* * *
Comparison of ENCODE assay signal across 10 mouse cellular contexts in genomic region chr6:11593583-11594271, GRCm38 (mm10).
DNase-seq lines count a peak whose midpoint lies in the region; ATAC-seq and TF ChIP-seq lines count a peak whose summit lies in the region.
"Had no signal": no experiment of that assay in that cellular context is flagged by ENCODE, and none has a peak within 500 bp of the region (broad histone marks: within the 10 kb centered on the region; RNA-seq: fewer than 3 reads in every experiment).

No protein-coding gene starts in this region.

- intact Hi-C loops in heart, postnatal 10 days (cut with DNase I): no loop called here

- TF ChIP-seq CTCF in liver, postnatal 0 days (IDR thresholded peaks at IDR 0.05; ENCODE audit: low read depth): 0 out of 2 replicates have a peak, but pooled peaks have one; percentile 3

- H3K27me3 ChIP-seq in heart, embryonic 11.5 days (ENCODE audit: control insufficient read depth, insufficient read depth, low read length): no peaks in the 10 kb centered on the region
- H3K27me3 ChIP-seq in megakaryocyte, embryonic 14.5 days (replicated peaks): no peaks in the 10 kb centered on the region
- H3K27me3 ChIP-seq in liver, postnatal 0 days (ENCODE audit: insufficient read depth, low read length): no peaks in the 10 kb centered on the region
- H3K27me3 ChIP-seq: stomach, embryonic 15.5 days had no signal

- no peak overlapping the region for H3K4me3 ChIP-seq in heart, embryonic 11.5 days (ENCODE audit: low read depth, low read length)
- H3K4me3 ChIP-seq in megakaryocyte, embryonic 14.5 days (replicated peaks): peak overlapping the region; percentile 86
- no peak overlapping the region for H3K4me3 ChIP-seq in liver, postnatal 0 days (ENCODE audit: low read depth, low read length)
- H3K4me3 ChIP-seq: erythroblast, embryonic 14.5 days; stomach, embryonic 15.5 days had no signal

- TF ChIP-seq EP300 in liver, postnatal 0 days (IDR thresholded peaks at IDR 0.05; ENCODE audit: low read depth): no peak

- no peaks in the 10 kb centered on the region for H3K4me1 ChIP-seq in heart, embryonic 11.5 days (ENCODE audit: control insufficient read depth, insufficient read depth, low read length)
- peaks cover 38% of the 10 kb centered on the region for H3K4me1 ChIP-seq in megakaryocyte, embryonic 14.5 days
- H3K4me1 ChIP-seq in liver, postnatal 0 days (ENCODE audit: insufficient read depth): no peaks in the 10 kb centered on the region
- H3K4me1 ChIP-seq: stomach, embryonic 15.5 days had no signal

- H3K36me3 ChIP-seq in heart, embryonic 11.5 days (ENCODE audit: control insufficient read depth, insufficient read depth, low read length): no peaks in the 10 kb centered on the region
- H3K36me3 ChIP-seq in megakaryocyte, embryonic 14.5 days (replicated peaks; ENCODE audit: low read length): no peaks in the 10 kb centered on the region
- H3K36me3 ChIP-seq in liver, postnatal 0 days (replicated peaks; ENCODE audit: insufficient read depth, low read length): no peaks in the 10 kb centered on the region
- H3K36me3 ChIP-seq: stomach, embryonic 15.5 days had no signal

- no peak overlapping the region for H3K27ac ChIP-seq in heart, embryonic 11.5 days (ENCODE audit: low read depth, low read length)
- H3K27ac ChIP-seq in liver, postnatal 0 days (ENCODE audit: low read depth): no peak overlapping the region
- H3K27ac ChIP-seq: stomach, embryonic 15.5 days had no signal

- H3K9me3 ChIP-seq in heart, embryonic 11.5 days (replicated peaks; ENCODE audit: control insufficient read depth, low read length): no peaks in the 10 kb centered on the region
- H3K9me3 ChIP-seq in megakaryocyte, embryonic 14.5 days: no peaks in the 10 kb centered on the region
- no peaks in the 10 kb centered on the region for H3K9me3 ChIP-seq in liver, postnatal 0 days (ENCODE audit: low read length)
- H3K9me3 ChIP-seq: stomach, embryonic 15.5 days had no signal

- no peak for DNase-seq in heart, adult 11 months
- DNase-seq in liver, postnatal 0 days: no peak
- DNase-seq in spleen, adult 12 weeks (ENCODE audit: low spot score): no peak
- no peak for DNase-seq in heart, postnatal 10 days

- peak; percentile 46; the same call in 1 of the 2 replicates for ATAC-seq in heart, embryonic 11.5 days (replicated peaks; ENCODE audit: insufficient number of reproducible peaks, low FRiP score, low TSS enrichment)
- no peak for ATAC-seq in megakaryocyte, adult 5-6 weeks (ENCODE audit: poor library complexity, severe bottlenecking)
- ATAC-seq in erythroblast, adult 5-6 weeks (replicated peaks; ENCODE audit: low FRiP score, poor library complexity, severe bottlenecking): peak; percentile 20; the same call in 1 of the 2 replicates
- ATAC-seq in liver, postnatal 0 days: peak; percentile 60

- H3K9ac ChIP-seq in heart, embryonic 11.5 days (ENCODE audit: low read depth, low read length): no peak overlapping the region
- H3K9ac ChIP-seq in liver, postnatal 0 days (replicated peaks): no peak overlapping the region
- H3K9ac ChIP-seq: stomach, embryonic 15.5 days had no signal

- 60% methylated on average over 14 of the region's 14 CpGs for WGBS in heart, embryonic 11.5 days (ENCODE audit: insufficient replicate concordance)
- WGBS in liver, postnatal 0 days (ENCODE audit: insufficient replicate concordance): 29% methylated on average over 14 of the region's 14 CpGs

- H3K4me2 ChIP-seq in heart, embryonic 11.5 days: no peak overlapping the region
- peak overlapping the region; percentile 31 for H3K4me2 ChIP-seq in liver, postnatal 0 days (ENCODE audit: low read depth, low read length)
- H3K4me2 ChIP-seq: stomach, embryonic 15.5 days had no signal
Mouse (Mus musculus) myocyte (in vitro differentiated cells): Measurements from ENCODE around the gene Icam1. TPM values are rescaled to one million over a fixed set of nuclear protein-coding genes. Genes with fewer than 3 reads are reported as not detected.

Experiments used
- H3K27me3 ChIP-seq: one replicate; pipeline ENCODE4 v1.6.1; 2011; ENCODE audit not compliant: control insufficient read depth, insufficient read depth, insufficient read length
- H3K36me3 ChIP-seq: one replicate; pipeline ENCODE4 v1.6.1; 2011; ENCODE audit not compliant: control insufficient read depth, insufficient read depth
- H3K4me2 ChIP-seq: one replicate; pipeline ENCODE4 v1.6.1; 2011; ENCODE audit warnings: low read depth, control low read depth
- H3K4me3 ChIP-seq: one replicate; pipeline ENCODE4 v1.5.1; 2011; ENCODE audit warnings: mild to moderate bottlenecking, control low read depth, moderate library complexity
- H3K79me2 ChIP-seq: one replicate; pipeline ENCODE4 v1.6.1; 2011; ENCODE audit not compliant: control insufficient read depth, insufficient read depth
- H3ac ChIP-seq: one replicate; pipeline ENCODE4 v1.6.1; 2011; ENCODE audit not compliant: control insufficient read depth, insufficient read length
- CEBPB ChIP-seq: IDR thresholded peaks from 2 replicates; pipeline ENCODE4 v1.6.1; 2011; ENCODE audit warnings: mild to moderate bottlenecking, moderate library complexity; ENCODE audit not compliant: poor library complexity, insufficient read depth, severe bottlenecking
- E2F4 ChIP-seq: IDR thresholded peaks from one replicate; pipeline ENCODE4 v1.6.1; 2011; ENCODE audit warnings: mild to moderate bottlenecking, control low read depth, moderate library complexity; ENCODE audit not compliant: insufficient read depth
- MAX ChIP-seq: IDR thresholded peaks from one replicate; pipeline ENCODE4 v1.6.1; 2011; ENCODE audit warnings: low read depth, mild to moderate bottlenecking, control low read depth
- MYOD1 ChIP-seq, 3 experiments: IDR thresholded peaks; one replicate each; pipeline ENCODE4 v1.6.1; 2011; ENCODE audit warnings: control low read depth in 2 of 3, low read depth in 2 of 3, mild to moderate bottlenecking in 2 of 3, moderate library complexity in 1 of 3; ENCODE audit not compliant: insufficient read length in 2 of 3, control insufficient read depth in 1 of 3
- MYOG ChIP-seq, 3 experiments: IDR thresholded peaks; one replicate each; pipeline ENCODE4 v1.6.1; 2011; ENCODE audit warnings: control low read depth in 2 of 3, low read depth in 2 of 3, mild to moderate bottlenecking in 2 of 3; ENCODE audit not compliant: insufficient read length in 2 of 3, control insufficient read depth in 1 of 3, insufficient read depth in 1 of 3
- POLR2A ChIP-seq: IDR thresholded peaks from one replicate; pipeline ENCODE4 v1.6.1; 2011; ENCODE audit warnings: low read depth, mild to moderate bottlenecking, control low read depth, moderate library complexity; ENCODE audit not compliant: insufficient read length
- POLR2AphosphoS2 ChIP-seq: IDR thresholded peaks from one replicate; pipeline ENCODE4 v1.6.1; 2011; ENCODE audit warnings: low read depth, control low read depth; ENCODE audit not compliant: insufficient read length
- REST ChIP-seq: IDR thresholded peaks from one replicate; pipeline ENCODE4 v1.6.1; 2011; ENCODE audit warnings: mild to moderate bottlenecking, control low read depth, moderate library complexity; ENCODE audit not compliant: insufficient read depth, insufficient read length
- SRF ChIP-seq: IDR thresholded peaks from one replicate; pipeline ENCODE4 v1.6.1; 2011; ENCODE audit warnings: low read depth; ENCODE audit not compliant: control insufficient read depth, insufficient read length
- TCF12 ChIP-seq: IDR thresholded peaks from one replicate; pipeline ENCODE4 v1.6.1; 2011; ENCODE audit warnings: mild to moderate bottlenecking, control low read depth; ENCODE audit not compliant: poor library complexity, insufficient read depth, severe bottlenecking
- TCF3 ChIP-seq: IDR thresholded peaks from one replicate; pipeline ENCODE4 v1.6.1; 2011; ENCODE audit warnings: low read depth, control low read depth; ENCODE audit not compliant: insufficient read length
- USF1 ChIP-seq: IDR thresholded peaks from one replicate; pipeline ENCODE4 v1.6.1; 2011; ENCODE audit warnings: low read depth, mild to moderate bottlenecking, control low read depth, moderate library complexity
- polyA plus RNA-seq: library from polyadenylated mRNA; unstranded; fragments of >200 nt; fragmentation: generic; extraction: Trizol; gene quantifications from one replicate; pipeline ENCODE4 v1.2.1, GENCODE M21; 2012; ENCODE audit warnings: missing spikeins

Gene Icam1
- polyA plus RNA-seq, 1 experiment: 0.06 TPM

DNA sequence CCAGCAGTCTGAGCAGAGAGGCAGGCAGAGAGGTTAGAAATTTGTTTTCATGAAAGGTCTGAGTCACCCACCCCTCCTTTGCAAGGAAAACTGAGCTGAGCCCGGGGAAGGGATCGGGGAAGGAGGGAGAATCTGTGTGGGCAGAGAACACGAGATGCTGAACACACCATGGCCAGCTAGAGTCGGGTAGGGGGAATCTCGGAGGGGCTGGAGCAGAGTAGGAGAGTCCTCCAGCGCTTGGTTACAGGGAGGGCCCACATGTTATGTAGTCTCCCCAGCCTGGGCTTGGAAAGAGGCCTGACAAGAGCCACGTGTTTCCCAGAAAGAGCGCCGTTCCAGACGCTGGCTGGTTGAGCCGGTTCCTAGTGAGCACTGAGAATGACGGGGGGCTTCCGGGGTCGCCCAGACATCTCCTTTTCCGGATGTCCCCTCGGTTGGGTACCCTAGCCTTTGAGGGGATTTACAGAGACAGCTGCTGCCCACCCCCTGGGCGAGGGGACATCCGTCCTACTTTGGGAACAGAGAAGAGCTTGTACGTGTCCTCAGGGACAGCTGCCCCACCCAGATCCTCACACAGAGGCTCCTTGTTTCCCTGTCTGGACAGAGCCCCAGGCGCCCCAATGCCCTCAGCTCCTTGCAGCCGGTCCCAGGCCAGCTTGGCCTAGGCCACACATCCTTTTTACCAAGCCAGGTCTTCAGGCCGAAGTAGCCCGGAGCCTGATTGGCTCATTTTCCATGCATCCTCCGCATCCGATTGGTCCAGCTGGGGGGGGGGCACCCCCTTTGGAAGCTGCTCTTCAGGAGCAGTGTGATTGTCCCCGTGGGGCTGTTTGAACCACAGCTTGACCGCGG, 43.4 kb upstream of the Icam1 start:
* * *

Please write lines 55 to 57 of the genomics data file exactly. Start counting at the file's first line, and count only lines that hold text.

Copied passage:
- CEBPB ChIP-seq: IDR thresholded peaks from 2 replicates; pipeline ENCODE4 v1.6.1; 2011; ENCODE audit warnings: mild to moderate bottlenecking, moderate library complexity; ENCODE audit not compliant: poor library complexity, insufficient read depth, severe bottlenecking
- E2F4 ChIP-seq: IDR thresholded peaks from one replicate; pipeline ENCODE4 v1.6.1; 2011; ENCODE audit warnings: mild to moderate bottlenecking, control low read depth, moderate library complexity; ENCODE audit not compliant: insufficient read depth
- MAX ChIP-seq: IDR thresholded peaks from one replicate; pipeline ENCODE4 v1.6.1; 2011; ENCODE audit warnings: low read depth, mild to moderate bottlenecking, control low read depth